The research is significant now that there are rampant cases of women killing their spouses or creating bodily injuries on husbands because of infidelity in marriages. It is also significant when one finds out that most feminist writers in today’s world keep portraying incidents of violence against men (husband) by their wives as a reaction to unnecessary dominance. This research will help educate, especially the younger generation of women that they can still elicit love and respect from their husbands without resorting to violence. It is equally important to educate the girl child of what marriage entails before they jump into it with prior knowledge and preparations.


The research work is on comparative analysis of female radicalism in Beasie Heads’ Collector of Treasures and Mariama Ba’s So Long a Letter. Due to time and financial constraints, the research work will be limited to this topic and the text in question, employing literary research.


Female Radicalism: As used here, refers to extreme (violence) reactions against husbands by wives as a result of betrayal.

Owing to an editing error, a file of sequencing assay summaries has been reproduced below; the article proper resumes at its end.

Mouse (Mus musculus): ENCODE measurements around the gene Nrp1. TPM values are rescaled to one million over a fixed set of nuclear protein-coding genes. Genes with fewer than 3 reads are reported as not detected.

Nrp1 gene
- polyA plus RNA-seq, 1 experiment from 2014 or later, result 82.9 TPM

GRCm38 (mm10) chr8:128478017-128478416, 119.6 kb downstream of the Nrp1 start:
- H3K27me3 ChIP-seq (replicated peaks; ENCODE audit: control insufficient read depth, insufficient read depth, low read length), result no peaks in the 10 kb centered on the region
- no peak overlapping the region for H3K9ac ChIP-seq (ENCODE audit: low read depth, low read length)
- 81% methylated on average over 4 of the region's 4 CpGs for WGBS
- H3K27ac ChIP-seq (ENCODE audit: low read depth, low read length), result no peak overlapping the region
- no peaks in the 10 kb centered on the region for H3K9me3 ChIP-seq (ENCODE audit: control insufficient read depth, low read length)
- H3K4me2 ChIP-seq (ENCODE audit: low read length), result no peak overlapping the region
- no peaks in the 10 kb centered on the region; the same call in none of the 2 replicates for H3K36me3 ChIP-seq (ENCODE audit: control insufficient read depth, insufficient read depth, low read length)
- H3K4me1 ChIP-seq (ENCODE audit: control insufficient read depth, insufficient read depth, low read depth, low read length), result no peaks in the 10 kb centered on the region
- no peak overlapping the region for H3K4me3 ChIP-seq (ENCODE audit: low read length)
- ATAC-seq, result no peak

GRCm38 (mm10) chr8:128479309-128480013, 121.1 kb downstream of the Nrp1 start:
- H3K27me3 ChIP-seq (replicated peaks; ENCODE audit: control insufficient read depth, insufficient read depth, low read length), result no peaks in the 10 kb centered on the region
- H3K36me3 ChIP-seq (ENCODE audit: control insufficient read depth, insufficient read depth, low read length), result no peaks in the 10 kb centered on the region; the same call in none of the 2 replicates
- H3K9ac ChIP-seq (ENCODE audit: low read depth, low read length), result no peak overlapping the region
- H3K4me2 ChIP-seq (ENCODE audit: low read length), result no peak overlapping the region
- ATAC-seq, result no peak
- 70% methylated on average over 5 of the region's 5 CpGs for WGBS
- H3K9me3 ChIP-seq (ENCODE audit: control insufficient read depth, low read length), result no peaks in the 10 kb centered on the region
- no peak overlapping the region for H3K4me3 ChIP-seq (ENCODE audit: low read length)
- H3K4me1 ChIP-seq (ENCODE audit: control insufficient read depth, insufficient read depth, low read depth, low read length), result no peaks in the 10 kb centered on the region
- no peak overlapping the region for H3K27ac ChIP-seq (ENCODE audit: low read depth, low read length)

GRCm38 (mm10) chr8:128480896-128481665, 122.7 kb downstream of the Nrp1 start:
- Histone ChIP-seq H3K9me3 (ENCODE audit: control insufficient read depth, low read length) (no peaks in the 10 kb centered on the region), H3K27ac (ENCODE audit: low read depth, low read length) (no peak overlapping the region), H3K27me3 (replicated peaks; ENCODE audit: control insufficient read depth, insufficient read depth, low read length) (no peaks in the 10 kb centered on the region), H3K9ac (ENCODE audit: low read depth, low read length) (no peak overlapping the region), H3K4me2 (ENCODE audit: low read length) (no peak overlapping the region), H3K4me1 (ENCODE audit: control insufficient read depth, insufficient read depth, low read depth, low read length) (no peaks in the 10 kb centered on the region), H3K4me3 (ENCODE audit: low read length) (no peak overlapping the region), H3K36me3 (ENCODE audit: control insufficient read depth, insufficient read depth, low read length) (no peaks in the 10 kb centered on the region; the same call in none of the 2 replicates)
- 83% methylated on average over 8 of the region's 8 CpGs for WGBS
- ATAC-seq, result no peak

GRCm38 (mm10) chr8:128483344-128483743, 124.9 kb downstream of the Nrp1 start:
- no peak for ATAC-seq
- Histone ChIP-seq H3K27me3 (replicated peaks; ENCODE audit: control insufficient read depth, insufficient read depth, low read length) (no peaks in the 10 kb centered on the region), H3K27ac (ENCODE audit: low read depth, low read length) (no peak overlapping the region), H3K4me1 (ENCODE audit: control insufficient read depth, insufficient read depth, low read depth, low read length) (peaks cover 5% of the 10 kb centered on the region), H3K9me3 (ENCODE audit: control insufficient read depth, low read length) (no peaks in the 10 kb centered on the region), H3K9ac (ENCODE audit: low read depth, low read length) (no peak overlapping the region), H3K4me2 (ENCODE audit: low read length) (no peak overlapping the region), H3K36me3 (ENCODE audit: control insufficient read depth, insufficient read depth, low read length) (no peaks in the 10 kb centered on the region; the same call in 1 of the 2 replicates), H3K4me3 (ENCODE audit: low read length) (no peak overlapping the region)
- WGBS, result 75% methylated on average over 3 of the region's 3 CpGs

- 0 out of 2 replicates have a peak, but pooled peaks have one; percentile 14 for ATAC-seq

1.8.1 Bessie Heads

Bessie Head is one of the best-known African woman writers who wrote in English. She was born Bessie Amelia Emery in a mental hospital in Pietermaritzburg, South Africa, on July 6, 1937. Her mother came from a white family of Scottish descent that owned racehorses. She was attracted to one of the black grooms, who became the father of her daughter. The mother was judged insane because of this liaison and was committed to the mental asylum where Bessie was born. The child was given to a white Afrikaner family for adoption but was returned because she was not fully white. She was later accepted by a black family, with whom she lived until she was thirteen years old. She was then moved to a mission orphanage in Durban, later attending the Ubilo Road High School. She earned a primary-school teaching certificate at eighteen, left the orphanage, and began to teach in Durban. After two years of teaching, she left to become a journalist at Drum Publications in Johannesburg.